Chainsaw fuel implicated in Temple Fire firefighter injury |

Chainsaw fuel implicated in Temple Fire firefighter injury

Lauren Blair and Matt Stensland

More information is now known about the cause of injury to a firefighter who was burned in the Temple Fire earlier this month west of Craig.

The firefighter had stepped away from the fire to open the fuel tank of his chainsaw after it failed to start, and when he returned to cut a burning juniper tree, his chaps and pants caught on fire, according to a memo posted to Colorado's state Bureau of Land Management director, Ruth Welch.

The U.S. Forest Service firefighter, a man in his 20s based out of Steamboat Springs, was burned across 10 to 12 percent of his legs, said Forest Service liaison Mark Cahur. His name is not being released.

The memo described second-degree burns on his inner thighs, back of legs and top of calf areas, for which he was initially treated at The Memorial Hospital in Craig.

The incident occurred the afternoon of June 10, as a wildland fire module was constructing a fire line around the 67-acre Temple Fire, burning in pinon-juniper vegetation mostly on BLM land.

The firefighter was attempting to cut a juniper tree that was burning at the trunk, when his chainsaw died, according to the memo. After attempting to restart it to no avail, he stepped about 10 feet away into the unburned area, opened the cap to the fuel tank and saw it was still about half full.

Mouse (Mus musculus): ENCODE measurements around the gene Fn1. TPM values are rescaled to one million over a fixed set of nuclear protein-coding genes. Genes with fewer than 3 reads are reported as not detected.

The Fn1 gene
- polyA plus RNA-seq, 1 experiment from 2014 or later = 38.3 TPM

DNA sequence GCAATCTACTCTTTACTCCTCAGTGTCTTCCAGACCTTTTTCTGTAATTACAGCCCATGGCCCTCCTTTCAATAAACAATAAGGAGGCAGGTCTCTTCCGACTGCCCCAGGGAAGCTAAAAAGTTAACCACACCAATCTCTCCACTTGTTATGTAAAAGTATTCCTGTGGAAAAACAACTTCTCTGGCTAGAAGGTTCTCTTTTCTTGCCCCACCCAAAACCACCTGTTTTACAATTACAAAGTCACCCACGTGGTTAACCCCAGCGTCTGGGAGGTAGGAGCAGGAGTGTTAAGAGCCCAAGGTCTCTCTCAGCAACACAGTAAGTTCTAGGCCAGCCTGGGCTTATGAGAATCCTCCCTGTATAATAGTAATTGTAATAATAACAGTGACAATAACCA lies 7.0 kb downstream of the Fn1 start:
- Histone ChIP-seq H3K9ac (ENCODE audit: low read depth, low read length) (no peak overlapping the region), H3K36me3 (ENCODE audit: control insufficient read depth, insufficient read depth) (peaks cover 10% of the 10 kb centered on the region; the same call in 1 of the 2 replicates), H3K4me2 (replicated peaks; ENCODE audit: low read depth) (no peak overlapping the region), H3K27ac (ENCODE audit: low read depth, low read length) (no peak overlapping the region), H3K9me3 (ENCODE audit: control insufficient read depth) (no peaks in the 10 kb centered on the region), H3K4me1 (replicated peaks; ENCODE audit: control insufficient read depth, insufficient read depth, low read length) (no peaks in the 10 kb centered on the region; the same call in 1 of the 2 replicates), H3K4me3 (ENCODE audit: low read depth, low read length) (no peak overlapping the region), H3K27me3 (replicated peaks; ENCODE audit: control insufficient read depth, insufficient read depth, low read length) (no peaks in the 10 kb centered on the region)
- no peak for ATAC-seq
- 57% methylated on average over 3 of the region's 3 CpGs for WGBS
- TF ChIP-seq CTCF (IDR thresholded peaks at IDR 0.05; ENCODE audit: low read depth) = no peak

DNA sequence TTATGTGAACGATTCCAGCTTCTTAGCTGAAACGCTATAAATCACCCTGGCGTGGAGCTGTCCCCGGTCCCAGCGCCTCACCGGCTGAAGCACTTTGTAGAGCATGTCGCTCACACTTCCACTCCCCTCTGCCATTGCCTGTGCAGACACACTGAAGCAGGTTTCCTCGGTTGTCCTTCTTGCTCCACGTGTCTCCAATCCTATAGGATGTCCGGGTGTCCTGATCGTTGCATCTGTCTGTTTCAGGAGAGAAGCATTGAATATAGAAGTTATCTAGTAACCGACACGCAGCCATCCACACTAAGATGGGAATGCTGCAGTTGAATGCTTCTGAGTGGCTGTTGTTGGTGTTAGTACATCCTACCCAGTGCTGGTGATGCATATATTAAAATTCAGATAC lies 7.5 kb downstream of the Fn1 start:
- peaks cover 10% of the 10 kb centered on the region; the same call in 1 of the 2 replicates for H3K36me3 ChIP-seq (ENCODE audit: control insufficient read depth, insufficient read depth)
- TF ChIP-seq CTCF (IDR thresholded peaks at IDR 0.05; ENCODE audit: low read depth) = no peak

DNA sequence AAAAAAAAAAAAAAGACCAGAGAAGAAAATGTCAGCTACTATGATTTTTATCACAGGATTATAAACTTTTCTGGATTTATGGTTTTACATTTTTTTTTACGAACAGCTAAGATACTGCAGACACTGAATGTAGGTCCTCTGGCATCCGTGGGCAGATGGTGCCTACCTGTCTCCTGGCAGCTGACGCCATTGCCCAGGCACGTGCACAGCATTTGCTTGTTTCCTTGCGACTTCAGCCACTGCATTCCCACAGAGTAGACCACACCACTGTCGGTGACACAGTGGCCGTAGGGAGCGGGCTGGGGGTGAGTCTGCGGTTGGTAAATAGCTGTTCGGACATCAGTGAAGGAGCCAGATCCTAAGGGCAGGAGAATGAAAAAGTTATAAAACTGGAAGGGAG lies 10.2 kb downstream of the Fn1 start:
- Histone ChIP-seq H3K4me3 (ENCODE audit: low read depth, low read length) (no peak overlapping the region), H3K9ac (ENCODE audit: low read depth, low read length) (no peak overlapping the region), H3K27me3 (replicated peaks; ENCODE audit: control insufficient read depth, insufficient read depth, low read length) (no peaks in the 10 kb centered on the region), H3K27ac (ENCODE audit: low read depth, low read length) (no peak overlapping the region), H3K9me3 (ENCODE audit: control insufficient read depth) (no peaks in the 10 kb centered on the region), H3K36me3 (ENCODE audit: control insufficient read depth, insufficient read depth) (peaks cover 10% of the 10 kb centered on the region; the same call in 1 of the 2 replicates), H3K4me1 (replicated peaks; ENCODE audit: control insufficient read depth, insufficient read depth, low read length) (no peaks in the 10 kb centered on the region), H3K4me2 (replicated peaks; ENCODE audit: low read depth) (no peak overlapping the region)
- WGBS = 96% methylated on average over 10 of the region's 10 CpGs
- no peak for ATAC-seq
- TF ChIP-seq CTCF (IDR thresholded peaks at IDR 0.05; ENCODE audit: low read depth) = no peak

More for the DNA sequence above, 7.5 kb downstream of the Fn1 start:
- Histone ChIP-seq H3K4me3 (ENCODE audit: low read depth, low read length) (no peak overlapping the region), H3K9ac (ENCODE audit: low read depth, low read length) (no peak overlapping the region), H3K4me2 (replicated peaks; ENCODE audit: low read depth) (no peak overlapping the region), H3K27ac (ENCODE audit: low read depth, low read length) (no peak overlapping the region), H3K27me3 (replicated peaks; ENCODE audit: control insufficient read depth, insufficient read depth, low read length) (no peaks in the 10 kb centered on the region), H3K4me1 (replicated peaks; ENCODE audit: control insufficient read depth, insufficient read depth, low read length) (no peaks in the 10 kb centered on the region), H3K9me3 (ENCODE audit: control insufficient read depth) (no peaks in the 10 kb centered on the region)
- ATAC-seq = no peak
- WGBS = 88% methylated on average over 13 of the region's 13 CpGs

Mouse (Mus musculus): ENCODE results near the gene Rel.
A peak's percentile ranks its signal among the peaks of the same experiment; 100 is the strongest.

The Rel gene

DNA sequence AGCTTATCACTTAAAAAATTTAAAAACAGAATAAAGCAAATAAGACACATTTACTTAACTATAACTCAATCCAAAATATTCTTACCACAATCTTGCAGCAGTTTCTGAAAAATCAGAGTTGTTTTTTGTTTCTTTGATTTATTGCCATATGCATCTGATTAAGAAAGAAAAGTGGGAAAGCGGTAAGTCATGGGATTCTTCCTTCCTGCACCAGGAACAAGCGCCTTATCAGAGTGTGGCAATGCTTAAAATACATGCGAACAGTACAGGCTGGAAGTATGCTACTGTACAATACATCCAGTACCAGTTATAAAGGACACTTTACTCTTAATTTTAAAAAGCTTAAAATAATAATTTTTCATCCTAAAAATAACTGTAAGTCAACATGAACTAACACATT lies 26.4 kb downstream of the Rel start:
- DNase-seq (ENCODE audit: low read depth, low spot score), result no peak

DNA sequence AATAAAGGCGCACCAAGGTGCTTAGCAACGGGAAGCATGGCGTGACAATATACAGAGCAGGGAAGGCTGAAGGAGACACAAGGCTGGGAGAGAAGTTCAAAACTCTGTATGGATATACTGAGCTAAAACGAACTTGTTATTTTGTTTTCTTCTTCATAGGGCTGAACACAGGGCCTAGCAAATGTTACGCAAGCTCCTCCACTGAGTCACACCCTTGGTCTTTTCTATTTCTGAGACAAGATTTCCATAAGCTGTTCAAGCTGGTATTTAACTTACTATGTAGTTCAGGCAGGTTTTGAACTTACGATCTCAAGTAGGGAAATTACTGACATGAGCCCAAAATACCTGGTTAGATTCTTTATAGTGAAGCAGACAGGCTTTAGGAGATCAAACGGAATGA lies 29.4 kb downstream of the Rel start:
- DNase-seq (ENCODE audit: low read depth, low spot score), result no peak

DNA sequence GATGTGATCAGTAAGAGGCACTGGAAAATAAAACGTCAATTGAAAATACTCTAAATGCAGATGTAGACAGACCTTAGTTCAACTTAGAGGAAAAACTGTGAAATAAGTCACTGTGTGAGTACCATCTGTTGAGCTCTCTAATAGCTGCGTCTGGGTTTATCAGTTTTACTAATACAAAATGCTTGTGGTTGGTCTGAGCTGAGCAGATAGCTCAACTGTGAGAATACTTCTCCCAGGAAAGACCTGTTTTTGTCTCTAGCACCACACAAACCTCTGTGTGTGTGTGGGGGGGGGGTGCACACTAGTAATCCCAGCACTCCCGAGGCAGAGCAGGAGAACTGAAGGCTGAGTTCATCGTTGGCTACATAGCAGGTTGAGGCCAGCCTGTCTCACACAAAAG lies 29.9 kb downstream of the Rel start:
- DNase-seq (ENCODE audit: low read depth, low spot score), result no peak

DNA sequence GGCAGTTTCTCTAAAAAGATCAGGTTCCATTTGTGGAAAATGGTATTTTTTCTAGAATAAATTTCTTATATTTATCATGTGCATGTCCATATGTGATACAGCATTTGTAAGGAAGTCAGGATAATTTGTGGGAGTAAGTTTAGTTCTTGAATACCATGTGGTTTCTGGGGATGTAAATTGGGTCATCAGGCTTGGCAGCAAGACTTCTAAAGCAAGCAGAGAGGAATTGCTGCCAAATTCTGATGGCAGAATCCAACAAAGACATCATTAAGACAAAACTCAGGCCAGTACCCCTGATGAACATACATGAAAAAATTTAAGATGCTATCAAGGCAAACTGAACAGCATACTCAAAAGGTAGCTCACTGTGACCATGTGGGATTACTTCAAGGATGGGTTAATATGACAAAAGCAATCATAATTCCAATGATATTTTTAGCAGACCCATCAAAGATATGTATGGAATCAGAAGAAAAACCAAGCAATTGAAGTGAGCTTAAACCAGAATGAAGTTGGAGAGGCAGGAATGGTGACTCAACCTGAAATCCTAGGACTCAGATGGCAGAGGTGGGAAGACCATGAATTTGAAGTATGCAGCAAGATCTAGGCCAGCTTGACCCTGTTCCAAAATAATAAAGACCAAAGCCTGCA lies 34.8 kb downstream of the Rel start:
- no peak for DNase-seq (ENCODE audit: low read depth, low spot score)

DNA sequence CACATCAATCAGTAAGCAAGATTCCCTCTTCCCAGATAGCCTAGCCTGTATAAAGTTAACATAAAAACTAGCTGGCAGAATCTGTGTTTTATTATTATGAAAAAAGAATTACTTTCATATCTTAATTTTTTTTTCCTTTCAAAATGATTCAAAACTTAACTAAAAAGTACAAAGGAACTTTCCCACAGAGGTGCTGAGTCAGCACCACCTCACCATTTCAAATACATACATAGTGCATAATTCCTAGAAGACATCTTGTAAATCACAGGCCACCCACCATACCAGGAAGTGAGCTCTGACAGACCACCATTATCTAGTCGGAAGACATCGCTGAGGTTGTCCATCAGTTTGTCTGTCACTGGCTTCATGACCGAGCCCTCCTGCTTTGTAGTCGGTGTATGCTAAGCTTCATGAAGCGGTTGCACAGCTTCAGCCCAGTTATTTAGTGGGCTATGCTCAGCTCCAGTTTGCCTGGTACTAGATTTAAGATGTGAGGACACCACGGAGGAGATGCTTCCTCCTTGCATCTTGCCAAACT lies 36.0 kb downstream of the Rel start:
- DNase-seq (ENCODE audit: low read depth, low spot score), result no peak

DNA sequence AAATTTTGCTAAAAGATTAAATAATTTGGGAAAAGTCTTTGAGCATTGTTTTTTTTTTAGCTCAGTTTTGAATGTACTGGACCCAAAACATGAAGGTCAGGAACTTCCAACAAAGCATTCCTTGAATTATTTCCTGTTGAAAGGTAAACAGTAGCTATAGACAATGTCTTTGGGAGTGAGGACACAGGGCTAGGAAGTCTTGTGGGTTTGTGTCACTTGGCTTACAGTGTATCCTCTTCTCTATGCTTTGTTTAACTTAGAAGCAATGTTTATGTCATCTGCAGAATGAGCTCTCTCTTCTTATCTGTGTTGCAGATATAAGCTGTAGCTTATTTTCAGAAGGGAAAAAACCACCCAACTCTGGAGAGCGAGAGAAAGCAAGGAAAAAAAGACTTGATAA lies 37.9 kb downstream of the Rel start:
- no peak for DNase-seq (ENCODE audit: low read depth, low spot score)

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He replaced the fuel cap, started the chainsaw, and approached the tree to start cutting again when he suddenly looked down and discovered his chaps and nomex pants, that offer protection from fire, were engulfed in flames, the memo said.

"He quickly dropped the saw, and began fumbling with the chaps attempting to remove the buckles. The swamper yelled at him to drop and roll, which he did," the memo said.

The fellow firefighter doused him with a water bottle, extinguishing the remainder of the flames. After being treated on site by EMTs, he was transported by ambulance to TMH.

“He’s doing well,” Cahur said earlier this month. “He’s going to make a full recovery. It’s just going to be a matter of time.”

Cahur said the firefighter is originally from Maine. He is a seasonal firefighter, and this is his first season working out of Steamboat, but not his first season fighting fire.